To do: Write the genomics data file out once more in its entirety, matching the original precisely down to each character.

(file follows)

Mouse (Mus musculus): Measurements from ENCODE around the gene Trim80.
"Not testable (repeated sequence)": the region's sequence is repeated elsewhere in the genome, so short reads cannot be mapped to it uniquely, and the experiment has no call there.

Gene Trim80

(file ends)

Mouse (Mus musculus): Measurements from ENCODE around the gene Trim80.
"Not testable (repeated sequence)": the region's sequence is repeated elsewhere in the genome, so short reads cannot be mapped to it uniquely, and the experiment has no call there.

Gene Trim80